Reading these messages from him, I conclude that either (a) he is as dumb as he appears from this correspondence; or (b) he’s jerking my chain. Either way, it still comes down to “are you for real?”

Enjoy your day and remember to hug an artist – we need love too.

Cat.
If you’re reading this through Facebook, and interested, send me a private message and I’ll tell you his full name. C.

Why is this a good idea?

In the past few days I’ve read much about open carry laws in various states. As a Canadian, the whole concept of being able to wander around with a weapon either over my shoulder or on my hip is foreign to me. Obviously I have some questions and (if you’ve read my postings before, you know this) some observations on this practice.

Who came up with the idea that allowing citizens to carry firearms openly was a good thing, other than the NRA of course? Was this the scheme of some politician up for re-election, trying to curry favour with gun owners and the NRA?

The NRA keeps repeating, like a mantra “a good guy with a gun can stop a bad guy with a gun.” Sorry, that sounds good but the concept doesn’t hold water because of its simplicity. Purchasing a weapon, either a handgun or a long gun does not automatically confer the ability to handle this weapon properly or proficiently. (And why do you need an assault rifle anyway – have the deer started shooting back?) You can waste hours and boxes of ammunition on firing ranges honing your aiming skills, but that isn’t going to prepare you for “real life experiences”. In the case of the recent San Bernardino shootings, a “good guy with a gun”, despite all bravado (“if I’d been there it would have been different”), would have made no difference at all. Without training, a “good guy with a gun” would freeze. There’s a great sea of difference between firing at a paper target on a range and having your intended target shooting back at you. The body of your “good guy with a gun” would probably be found by the police with his weapon still holstered.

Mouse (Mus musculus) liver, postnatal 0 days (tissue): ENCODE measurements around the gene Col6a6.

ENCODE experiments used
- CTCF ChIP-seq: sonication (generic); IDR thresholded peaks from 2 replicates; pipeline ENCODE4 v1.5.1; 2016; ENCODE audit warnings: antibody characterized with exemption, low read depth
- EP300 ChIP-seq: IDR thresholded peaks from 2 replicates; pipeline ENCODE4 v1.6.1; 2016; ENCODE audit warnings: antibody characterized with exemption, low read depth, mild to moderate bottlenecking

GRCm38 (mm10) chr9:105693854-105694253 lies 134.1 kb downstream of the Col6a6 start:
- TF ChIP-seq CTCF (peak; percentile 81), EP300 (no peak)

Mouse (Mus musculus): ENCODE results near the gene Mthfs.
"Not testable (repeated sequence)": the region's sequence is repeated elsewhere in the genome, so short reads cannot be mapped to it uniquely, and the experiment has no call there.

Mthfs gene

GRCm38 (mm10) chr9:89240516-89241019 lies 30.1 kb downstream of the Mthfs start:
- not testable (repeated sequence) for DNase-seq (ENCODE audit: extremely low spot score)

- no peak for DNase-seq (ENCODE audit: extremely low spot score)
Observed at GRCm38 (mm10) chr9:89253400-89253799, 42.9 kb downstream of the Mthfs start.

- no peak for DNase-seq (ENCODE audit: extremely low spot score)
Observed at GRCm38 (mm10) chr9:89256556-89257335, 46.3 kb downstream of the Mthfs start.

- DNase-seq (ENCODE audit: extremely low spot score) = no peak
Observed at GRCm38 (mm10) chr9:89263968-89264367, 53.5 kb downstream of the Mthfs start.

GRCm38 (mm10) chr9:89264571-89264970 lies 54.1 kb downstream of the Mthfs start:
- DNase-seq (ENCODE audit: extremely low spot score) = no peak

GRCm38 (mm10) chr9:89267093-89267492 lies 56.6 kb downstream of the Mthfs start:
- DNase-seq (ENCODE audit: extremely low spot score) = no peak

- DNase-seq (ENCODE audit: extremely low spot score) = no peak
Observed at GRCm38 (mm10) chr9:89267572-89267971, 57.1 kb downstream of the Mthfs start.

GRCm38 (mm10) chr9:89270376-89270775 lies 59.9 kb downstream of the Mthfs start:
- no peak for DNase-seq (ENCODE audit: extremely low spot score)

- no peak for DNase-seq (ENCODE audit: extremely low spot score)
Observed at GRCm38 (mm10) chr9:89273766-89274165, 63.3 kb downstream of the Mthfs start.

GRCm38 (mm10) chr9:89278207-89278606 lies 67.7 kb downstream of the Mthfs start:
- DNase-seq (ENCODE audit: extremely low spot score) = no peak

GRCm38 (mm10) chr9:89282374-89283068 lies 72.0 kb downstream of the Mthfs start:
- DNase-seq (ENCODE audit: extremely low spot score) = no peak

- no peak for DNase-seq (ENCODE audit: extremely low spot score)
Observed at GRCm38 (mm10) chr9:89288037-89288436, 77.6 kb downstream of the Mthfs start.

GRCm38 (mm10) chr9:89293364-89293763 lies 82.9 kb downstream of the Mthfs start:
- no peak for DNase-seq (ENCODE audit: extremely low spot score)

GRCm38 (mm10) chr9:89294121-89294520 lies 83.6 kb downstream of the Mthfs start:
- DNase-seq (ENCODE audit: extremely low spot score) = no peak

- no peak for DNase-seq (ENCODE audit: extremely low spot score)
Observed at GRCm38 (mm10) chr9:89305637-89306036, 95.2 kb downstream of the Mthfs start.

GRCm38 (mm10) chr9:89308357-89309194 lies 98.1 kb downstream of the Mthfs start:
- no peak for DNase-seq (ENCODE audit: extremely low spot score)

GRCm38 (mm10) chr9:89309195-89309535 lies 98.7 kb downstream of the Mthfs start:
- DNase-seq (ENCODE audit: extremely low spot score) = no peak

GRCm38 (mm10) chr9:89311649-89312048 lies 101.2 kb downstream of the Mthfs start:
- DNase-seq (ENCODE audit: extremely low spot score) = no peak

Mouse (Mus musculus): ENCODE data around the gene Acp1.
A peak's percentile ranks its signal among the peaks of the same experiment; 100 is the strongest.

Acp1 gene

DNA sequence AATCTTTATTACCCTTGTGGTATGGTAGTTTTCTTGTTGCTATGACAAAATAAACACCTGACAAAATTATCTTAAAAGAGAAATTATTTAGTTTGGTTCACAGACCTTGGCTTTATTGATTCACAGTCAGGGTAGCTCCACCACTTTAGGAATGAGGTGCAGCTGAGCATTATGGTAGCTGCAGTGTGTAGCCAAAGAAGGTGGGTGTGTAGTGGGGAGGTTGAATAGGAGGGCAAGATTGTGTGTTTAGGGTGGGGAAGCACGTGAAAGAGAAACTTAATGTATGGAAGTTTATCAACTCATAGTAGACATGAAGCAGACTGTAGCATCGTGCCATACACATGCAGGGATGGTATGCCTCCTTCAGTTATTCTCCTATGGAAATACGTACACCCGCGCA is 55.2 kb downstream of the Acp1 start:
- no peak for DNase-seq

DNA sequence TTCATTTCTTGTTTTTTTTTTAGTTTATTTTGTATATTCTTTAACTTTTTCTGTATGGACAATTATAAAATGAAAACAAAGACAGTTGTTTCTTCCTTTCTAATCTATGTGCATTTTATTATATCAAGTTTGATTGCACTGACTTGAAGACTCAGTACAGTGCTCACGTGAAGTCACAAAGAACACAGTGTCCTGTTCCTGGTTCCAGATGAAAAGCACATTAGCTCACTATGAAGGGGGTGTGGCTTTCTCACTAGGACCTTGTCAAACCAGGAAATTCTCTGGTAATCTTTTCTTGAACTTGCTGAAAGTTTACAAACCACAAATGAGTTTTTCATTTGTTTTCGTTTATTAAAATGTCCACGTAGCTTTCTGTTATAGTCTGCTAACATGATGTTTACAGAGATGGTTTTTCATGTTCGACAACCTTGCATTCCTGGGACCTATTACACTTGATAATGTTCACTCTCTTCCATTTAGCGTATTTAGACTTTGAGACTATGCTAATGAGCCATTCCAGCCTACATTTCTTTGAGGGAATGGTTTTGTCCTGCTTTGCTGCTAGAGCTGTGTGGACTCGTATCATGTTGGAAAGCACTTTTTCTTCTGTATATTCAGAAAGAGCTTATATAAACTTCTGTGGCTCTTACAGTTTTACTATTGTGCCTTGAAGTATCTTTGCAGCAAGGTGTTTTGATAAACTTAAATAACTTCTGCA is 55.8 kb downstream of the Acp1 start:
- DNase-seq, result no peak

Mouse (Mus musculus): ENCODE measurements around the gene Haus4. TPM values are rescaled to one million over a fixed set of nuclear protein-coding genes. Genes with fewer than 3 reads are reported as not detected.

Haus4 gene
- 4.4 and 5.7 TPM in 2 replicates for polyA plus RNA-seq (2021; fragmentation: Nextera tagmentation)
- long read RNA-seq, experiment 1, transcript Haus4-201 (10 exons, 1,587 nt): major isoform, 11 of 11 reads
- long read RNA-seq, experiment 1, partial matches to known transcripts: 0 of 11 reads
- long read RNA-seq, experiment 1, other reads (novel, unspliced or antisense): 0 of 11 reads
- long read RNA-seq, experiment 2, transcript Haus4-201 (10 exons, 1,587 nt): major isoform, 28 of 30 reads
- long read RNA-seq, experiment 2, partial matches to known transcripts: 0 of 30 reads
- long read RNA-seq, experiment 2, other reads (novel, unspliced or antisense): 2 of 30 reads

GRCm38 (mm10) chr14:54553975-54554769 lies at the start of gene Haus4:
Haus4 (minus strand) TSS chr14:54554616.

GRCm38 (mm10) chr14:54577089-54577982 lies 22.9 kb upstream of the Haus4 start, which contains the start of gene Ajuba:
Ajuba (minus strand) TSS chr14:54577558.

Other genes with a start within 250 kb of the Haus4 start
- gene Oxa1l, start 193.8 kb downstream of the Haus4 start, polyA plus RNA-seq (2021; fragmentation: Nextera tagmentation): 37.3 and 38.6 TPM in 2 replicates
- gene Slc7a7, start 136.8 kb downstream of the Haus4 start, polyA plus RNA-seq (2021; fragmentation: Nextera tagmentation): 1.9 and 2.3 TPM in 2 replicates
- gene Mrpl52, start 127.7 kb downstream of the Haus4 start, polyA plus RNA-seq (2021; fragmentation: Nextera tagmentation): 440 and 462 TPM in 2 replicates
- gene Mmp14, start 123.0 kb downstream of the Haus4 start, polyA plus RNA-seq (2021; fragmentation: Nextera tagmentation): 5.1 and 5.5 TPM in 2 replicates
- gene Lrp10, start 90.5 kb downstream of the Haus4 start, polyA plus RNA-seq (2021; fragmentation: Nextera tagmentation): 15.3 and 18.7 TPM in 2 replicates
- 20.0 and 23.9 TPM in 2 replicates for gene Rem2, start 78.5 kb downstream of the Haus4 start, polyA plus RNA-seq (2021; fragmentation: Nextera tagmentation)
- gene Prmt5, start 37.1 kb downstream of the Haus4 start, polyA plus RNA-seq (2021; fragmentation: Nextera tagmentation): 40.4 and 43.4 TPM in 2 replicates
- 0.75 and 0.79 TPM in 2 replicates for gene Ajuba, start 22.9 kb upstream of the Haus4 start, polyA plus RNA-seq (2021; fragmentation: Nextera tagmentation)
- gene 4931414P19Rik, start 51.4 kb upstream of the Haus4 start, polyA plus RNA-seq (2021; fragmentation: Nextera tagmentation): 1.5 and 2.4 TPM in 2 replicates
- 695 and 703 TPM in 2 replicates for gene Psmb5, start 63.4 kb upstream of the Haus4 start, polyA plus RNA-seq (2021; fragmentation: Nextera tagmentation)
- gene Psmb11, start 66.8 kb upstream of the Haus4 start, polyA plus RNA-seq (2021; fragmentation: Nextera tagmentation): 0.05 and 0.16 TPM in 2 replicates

There have been cases from the past year where a “good guy with a gun” has shot and killed the victim of a crime – in one case a car-jacking – while the “bad guys with guns” got away unscathed. So much for untrained people with deadly weapons doing the right thing.